In Ontario we are deluged with local wines, California wines, French wines, Italian wines and to a lesser degree certain “flagship” stores carrying wines from countries such as Greece, New Zealand, Portugal, Greece, Israel etc. However occasionally from certain jurisdictions whether they be the former Eastern European Bloc countries, China or even Long Island New York or Arizona and New Mexico we get a dribble of their wines to taste.
To start with we try a Cabernet Sauvignon from Romania notoriously governed by the murderous Nicolae Ceausescu during the old Iron Curtain days. In those days wine from the “Eastern Bloc” was never promoted or advanced from an economic or export basis. A shame because Romania has been making wine far longer than Canada.
Languishing under communist rule for so long it has a catch-up game to play and its price is usually very attractive.
This wine has a black cherry colour. It exudes a gentle aroma of black cherry, raspberry, blackberry, charcoal and vanilla. The tannins are mild and the wine smooth as it chugs down the throat. On the palate some strawberry and cherry. Pleasing but not complex. A short finish we would classify this as a mid weight wine. It might pair well with Goulash. Drink now. The wine was aged a minimum of 6 months in French oak barrels.
(Cervus Magnus Monte, Cabernet Sauvignon 2015 Dealu Mare DOC CMD, Crama Ceptura, Ceptura County, Romania, $14.95, 750 mL, 13%, LCBO # 484741, Square Media Group Rating 85/100).
I have been hearing accolades about Arizonian red wine. If New Mexico can deliver with its sparking Gruet there is no reason Arizona can’t deliver with its wines.
The LCBO has brought in a rare example of a red wine from Arizona. It is called Tank 9 from Ardius Wine Company. A red blend but the label gives no clue as to the blend components.
It has a light black cherry colour. On the nose black cherry, smoke, raspberry and charcoal with a hint of decadent overripe strawberries. My guess is a blend of Merlot, Cabernet Sauvignon and perhaps a dash of Grenache.
On the palate a bit of unpleasant sweetness rather like candy cane and cotton candy. Reminds me of Apothic Red from California with a sickening amount of residual sugar. However the fact sheet states only 2.3 grams of residual sugar per litre. Neither does the website indicate the blend.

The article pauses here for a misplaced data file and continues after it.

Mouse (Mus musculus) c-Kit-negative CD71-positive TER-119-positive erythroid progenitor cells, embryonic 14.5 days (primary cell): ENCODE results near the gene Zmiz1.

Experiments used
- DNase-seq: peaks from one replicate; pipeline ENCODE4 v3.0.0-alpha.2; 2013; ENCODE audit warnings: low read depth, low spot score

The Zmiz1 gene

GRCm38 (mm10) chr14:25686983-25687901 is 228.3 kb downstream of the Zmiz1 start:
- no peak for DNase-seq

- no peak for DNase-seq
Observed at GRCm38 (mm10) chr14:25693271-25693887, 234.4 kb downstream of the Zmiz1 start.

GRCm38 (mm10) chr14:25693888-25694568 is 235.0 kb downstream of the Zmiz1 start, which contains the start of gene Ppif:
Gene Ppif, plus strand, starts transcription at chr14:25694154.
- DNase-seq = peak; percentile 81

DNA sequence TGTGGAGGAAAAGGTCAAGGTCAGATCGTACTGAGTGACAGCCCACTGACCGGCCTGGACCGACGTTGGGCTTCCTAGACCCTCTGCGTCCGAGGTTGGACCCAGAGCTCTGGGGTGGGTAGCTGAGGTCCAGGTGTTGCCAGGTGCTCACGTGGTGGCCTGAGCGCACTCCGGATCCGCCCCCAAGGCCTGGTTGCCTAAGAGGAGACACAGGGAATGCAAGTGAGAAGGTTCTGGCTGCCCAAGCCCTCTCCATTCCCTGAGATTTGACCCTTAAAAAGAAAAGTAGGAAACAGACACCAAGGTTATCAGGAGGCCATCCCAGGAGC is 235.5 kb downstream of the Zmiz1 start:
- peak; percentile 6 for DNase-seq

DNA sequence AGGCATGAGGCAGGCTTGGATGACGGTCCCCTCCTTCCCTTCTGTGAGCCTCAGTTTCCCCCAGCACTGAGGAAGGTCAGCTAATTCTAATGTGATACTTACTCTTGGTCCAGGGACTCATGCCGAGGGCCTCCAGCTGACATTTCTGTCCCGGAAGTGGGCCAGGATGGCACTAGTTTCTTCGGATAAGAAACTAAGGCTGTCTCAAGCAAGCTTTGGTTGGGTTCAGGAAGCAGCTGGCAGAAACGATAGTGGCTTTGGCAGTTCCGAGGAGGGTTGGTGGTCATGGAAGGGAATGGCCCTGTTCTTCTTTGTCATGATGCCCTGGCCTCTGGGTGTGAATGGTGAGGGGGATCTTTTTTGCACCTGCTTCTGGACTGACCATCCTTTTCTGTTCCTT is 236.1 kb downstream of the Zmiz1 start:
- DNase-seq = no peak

A whopping 15.6 % alcohol.
An acceptable wine but not one I would recommend buying except for an educational perspective.
(Tank 9, 2013 Arizona Red Wine, Aridius Wine Company, Wilcox Arizona, 15.6%, $ 19.95, LCBO # 507509, 750 mL. Square Media Group Rating 85/100).
At best this might match with spicy Mexican food
Every once and awhile there is a Bulgarian wine released by the LCBO. In this case it is a Bulgariana Cabernet Sauvignon from the Thracian Valley.
Black cherry coloured with aromas of black fruit primarily blueberry, blackberry and some cassis. Blueberry is a hallmark of many Cabernet Sauvignons so we are getting a good start here.
Now what about taste? Firm tannins with blueberry pie, black cherry, dark chocolate and rhubarb on the palate. Lacks rich texture but give these folks a few more vintages. They are heading in the right direction.
Great with all manners of burgers particularly a black bean burger if you are skilled with a very difficult burger to get right. I have been trying for several years now and you really need the right herbs and spices and lots of garnish.
(Bulgariana 2014 Cabernet Sauvignon, Thracian Valley, BWI Inc, Bulgaria, $13.95,14%, 750 mL, LCBO # 419390, Square Media Group Rating 87/100).
My goodness a Sauvignon Blanc from Grover in India in collaboration with master blender Michel Rolland. Now this is real Outer Limit wine!
Platinum in colour. Aromas of lemon, peach and mango. There is a nice intensity and concentration of the aromas. On the palate there is as definite lack of acidity you find in most Sauvignon Blancs but that does not mean it is bad! There is some very light grapefruit, peach and guava on the palate. Very pleasing but very simple. This has very little in common with a New Zealand or Canadian Sauvignon Blanc but it is worth a try and its gentleness might be a perfect foil to some spicy Indian food.
(Grover Zampa Art Collection 2015 Sauvignon Blanc, Grover Zampa Vineyards Ltd., Raghunathpura, India, $ 16.95, 750 mL, LCBO # 498329, Square Media Group Rating 89/100).
The wine is from the Nandi Hills at an altitude of 1,500 metres. Grover Zampa is India’s second largest wine producer. By the way India produces some decent single malt Scotch.
To wrap this up let’s go with a Hungarian Furmint.
Platinum coloured. Aromas of pear, peach and apple. Simple if not a bit weak and scattered when the wine is initially opened and poured. I think decanting this will bring out some pineapple, guava and marzipan and an overall more intense aroma.
Very laid-back acidity. Sweetness on the palate. Enough to call this a medium dry wine particularly as it has 23 grams of residual sugar per litre. On the palate there is a certain heaviness despite the lack of any concentrated fruit. Enough of it to say this is a mid weight wine. What there is on the palate is some peach, apricot and mango. Upon aeration its length also increases.
A simplistic pleasing wine and its strange heaviness makes it the ideal match for chicken paprikash which I am told outside of Hungary the best can be found in Cleveland.
Drink this wine now. Although there is a Château in the name of the wine the label says produced by H-0269 and produced by H-3917. Sounds like a négociant wine.
(Château Hellha 2015 Furmint, Tokaji, H-0269, Bodrogkisfalud, Hungary, $15.95, 12%, 750 mL, LCBO # 484923, Square Media Group Rating 89/100).